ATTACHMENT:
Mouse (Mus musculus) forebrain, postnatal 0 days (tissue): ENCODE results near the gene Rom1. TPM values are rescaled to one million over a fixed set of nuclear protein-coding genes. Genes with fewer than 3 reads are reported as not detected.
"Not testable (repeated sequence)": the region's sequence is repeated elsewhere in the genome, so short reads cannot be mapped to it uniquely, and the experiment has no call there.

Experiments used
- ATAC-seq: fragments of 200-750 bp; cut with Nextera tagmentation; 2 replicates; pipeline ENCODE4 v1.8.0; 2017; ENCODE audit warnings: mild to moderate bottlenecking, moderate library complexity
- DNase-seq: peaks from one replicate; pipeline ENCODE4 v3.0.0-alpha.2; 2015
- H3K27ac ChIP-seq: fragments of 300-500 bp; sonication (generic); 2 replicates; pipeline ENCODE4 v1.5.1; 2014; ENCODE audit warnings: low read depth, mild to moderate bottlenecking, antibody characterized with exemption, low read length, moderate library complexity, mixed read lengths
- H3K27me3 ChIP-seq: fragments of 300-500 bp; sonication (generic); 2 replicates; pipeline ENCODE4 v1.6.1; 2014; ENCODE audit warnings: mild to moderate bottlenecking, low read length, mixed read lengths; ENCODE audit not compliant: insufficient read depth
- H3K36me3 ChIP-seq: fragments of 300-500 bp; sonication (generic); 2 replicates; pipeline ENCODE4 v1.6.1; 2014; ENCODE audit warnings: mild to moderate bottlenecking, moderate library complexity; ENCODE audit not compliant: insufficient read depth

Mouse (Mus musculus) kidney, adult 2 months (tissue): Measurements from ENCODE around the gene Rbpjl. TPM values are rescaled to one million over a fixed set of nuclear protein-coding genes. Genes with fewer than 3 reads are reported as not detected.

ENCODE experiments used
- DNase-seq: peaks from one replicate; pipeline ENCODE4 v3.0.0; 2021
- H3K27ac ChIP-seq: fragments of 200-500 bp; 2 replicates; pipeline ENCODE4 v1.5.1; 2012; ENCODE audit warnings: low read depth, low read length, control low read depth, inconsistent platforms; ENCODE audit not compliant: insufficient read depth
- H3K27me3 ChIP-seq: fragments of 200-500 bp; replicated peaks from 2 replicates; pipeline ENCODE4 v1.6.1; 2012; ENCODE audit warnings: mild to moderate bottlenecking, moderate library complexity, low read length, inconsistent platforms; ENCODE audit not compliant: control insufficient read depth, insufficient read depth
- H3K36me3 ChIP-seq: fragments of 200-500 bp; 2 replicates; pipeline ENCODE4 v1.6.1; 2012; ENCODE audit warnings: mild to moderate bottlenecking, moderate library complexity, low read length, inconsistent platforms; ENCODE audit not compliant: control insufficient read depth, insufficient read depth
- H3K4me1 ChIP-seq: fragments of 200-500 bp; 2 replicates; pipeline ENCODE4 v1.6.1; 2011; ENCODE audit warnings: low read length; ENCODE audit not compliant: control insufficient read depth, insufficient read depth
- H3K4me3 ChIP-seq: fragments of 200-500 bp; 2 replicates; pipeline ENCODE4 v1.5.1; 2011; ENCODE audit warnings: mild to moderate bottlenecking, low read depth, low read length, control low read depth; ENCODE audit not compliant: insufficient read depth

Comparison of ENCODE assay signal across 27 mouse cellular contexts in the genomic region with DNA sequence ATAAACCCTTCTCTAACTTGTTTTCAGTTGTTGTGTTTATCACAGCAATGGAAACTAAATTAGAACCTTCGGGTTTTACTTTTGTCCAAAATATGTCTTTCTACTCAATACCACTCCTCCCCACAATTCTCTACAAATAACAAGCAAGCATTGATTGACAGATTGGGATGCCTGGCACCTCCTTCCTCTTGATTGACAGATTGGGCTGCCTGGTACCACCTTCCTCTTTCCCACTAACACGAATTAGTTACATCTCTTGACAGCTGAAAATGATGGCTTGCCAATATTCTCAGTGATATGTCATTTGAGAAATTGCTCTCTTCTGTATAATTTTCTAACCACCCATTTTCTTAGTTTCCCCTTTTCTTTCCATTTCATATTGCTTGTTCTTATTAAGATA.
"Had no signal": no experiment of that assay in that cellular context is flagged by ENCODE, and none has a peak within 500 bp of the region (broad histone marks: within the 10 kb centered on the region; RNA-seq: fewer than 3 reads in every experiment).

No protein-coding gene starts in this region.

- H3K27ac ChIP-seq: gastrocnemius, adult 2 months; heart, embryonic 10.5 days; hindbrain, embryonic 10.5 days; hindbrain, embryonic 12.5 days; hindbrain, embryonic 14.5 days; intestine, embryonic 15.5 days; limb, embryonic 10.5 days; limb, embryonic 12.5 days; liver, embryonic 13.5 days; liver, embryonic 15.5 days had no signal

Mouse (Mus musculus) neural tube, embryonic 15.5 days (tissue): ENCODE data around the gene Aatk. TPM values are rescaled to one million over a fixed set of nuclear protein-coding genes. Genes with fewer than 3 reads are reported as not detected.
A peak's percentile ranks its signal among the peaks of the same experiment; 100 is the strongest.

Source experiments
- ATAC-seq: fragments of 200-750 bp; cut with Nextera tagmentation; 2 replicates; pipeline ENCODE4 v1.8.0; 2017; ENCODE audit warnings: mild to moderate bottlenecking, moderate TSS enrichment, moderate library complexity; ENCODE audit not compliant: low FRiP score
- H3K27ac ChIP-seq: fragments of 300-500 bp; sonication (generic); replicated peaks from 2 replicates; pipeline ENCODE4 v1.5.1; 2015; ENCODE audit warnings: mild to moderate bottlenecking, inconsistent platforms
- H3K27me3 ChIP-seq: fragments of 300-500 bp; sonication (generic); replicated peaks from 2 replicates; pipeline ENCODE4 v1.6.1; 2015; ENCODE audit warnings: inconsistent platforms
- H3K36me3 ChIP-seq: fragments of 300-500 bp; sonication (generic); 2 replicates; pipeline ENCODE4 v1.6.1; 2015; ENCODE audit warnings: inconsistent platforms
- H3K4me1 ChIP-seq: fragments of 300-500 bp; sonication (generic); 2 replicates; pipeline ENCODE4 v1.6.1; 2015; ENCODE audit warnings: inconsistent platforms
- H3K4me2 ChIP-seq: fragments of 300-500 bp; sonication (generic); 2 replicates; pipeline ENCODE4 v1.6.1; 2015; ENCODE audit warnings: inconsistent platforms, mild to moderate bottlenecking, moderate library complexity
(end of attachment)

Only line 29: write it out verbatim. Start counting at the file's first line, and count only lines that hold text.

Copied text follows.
- H3K4me2 ChIP-seq: fragments of 300-500 bp; sonication (generic); 2 replicates; pipeline ENCODE4 v1.6.1; 2015; ENCODE audit warnings: inconsistent platforms, mild to moderate bottlenecking, moderate library complexity